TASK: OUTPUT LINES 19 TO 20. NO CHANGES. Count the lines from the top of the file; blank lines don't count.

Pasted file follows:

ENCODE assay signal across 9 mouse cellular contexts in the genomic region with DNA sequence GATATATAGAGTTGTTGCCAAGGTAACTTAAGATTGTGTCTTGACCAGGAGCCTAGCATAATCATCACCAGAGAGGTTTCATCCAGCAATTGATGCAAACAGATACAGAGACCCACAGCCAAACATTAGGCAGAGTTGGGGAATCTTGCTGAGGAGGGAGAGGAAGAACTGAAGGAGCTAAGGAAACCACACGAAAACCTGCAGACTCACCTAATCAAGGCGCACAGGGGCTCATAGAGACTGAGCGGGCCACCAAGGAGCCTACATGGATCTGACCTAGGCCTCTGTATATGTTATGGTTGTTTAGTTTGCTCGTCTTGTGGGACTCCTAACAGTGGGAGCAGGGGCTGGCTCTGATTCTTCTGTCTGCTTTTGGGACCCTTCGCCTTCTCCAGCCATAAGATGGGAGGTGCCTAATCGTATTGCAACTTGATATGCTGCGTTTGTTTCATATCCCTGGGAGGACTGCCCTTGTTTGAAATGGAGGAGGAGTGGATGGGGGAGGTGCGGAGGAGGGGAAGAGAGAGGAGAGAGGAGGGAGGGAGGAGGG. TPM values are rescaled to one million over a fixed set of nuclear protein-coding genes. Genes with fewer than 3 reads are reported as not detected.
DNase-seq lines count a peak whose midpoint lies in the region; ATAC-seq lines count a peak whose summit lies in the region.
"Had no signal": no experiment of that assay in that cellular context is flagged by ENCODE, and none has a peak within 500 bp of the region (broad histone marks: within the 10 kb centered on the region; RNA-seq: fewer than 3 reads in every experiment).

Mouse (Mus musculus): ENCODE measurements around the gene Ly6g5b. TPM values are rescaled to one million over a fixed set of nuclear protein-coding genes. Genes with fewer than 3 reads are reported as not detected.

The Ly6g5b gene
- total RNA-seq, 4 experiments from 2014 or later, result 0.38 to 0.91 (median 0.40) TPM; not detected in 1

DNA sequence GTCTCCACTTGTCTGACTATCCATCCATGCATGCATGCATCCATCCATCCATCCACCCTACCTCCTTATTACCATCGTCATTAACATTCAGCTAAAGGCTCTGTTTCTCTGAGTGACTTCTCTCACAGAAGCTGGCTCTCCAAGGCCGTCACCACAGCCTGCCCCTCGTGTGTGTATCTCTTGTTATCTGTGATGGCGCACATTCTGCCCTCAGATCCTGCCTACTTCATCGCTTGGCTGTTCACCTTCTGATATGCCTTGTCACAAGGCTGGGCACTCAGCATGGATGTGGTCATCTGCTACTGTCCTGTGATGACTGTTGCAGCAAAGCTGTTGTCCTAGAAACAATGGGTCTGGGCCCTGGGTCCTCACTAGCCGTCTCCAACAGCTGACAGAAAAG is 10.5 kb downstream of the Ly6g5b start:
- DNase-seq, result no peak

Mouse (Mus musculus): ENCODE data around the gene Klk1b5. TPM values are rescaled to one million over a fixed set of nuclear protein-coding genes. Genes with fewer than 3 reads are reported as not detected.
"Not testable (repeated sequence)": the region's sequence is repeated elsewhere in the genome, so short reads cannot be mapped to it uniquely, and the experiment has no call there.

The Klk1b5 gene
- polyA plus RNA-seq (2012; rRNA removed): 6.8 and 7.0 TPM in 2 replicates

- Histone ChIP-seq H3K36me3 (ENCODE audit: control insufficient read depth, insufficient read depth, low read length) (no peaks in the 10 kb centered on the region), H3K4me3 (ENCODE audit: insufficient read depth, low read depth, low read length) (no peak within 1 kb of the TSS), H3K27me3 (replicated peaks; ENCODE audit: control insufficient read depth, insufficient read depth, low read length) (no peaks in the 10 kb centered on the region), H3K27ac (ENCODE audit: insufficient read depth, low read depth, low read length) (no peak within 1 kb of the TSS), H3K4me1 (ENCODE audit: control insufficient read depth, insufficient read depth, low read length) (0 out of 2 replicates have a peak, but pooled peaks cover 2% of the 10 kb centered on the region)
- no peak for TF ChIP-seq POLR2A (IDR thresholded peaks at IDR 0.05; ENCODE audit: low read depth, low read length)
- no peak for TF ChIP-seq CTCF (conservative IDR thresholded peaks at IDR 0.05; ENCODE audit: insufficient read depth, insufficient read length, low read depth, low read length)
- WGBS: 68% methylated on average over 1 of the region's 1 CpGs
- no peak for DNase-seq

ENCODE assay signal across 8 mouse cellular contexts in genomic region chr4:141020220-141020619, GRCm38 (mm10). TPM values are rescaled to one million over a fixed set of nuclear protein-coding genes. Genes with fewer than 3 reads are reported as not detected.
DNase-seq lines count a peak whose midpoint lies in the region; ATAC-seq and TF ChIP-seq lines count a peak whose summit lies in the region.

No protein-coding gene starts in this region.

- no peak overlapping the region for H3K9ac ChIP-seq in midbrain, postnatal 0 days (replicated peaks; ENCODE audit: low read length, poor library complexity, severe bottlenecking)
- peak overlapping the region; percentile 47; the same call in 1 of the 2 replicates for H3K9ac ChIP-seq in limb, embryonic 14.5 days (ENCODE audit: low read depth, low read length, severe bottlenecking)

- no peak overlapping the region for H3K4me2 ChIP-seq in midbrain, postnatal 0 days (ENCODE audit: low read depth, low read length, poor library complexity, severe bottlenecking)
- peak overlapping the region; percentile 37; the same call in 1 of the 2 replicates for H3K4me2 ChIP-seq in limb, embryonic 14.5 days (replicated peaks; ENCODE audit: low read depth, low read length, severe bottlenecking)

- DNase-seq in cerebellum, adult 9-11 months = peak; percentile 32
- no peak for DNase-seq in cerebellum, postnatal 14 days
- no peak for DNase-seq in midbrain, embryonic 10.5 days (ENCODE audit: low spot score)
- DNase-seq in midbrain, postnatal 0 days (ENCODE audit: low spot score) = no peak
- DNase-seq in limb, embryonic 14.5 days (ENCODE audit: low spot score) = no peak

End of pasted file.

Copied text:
DNase-seq lines count a peak whose midpoint lies in the region; ATAC-seq and TF ChIP-seq lines count a peak whose summit lies in the region.

No protein-coding gene starts in this region.